Amy Adams is sweet without being too saccharine as Julie and her relationship is slightly more tempestuous with husband Eric, an appealing performance from Chris Messina, as he begins to resent her every waking hour tied to her blog and readers instead of him. Inevitably there are culinary disasters along the way that provide many amusing moments and triumphs that are wholly uplifting too. Adams and Messina work perfectly together and similarly to Julia and Paul the film mirrors Julie and Eric's passion for cooking and eating. They are ably supported by Mary Jane Rajskub (24's Chloe O'Brien) as Julie's friend Sarah.
Post war Paris and the Child's apartment are recreated in beautiful detail and provide a lush, romantic contrast to the cramped quarters that Julie and Eric live in on the edge of New York, a locale that's unglamourous and refreshingly devoid of the usual emblems of the city that pop up in films made on location there. The food that is cooked and consumed throughout the film will have your mouth watering and is sumptuously photographed. It's quite simply a delightfully sensual film, passionate about life, loving, writing, cooking and eating that manages to avoid what could so easily become sentimentality and cliche. Bon appetit!
The 1080p picture quality is very fine, vibrantly bursting with detail and colour. A lovely transfer that emphasises the luxuriousness of the Child's idyllic life in post-war Paris and captures the tougher, gritter qualities of modern New York. The Paris set sequences really do benefit from the glossiness of the picture but it also copes admirably with the darker, night time scenes in the New York apartment with deep, inky contrast. The DTS-HD Master Audio lossless 5.1 track matches this with a satisfying ambient soundscape, clear and crisp dialogue and a light score.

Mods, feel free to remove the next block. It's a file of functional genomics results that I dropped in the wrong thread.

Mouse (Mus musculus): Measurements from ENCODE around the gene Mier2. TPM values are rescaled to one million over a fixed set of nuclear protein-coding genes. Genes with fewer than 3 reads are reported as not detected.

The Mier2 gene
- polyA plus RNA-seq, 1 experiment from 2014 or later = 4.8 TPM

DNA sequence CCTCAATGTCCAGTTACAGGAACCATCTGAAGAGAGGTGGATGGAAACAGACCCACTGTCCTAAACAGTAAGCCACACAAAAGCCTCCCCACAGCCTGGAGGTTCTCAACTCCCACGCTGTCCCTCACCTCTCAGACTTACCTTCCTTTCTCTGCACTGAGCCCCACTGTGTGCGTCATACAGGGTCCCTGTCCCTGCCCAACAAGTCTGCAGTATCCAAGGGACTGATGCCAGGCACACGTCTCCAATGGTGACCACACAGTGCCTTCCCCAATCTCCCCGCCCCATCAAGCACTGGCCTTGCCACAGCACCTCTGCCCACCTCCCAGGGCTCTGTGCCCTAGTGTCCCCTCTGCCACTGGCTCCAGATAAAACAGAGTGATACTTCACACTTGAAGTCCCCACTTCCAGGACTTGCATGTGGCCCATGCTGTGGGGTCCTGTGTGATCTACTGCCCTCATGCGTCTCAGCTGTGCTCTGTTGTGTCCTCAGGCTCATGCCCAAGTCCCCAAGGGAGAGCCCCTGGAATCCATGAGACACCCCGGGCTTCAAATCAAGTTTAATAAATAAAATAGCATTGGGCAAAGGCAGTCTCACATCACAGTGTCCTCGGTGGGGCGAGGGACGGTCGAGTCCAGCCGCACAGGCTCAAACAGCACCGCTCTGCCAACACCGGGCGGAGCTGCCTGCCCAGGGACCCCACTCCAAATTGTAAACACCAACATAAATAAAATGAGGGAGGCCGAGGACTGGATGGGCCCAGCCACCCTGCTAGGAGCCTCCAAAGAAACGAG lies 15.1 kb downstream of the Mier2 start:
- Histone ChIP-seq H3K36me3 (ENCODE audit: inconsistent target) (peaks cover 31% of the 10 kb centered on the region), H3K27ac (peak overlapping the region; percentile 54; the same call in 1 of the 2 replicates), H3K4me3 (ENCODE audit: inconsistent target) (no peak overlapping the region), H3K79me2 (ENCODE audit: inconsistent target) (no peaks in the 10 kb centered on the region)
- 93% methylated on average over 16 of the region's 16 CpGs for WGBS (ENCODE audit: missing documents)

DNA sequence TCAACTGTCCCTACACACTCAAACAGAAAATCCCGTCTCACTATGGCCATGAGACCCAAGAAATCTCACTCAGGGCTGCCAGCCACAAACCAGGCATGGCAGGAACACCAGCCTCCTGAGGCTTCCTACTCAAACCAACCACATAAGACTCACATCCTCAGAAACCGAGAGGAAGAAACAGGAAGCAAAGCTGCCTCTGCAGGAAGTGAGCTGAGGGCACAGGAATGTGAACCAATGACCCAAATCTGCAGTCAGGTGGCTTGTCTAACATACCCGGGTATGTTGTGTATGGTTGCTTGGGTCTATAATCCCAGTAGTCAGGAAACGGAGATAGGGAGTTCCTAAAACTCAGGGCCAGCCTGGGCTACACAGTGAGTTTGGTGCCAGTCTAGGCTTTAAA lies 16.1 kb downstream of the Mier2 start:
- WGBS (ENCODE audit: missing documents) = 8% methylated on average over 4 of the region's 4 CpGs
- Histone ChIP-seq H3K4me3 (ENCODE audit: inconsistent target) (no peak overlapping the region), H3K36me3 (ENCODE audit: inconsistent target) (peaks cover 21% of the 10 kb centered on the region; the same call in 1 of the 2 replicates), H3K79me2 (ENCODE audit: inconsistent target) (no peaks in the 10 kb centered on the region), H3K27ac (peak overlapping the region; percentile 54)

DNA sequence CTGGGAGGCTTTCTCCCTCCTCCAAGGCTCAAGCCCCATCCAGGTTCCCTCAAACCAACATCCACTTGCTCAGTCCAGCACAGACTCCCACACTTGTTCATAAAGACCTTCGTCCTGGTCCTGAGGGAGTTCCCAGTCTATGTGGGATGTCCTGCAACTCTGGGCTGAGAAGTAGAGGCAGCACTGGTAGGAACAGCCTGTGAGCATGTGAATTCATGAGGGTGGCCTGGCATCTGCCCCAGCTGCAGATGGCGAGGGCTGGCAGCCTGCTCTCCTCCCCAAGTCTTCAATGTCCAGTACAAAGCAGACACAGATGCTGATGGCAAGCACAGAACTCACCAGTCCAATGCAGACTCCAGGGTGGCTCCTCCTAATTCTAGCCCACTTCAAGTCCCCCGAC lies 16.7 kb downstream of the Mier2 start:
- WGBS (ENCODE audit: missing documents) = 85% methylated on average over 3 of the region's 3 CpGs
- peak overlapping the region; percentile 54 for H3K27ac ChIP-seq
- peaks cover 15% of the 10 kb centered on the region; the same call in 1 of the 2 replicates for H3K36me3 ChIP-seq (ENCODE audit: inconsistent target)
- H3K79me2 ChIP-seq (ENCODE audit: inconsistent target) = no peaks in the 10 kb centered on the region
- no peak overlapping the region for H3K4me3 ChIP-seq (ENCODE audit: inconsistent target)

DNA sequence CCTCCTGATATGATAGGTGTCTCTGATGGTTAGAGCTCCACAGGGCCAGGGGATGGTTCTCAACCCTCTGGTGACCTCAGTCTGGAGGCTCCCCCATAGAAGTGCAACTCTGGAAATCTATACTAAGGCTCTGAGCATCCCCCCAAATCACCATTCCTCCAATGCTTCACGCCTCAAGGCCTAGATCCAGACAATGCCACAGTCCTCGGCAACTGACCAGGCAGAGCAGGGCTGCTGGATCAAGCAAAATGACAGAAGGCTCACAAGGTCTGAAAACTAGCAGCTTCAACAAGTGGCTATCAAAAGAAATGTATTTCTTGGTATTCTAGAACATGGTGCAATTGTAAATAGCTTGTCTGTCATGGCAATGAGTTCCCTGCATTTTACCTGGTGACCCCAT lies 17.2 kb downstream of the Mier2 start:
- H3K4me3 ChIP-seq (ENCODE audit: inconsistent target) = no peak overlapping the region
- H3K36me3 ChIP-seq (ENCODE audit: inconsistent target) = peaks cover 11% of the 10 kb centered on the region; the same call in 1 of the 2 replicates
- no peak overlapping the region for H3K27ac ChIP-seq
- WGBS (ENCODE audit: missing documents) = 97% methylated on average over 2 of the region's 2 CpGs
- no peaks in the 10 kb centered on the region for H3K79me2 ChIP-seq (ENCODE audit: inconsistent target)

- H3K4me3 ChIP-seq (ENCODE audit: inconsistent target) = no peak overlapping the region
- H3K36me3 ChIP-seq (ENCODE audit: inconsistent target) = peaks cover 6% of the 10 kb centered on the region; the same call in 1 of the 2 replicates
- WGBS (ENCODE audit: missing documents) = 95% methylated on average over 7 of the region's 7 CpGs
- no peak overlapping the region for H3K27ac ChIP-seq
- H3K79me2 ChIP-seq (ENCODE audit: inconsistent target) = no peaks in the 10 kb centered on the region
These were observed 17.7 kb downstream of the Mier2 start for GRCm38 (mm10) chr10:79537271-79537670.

Audio Commentary: Not the best effort from writer/director Nora Ephron as her comments tend to be infrequent and often just simply reiterate what we're seeing on the screen. A real shame because she's an accomplished director and writer and I would have liked more anecdotes than we actually get here.
Secret Ingredients: Creating Julie & Julia (28 min) This is a very nice 'behind the scenes' featurette and in its short running time manages to cover lots of background on the writing, casting, directing and designing of the film. It even looks at how the food was prepared and cooked on the set. Footage of the Paris shoot, including the transformation of a street for the film, interviews with the cast and with Ephron, insights into the photography and performances are all major plusses here.
Family and Friends Remember Julia Child (48 min) Definitely the best thing in the special features package here. A lengthy biography of Julia Child as seen from the viewpoints of her many friends, relatives and colleagues. It also firmly emphasises what an impact Child made on culinary culture in America and looks at her stint on television. It thoroughly exposes the real Julia Child to show what a warm, giving, funny and lovely woman she was. As the story moves towards the death of her husband Paul and her own decline, the documentary becomes a very moving testament to her achievement. It will make you cry.
Julia's Kitchen(23 min) Fascinating and absorbing examination of how Julia Child donated her entire kitchen to the Smithsonian Institute. It examines how the team catalogued and then took apart the thousand piece kitchen and painstakingly transfered it to the museum.
Cooking Lessons(23 min) A couple of excerpts from one of Child's many TV series, poaching eggs and making Hollandaise sauce with Jacques Pépin. Alas, it then turns to other chefs demonstrating their own recipes.I would have preferred more extracts of Julia's shows, personally.
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Julie & Julia (Sony Blu Ray - SBR55320 - Region B - Cert 12 - Released March 8th, 2010)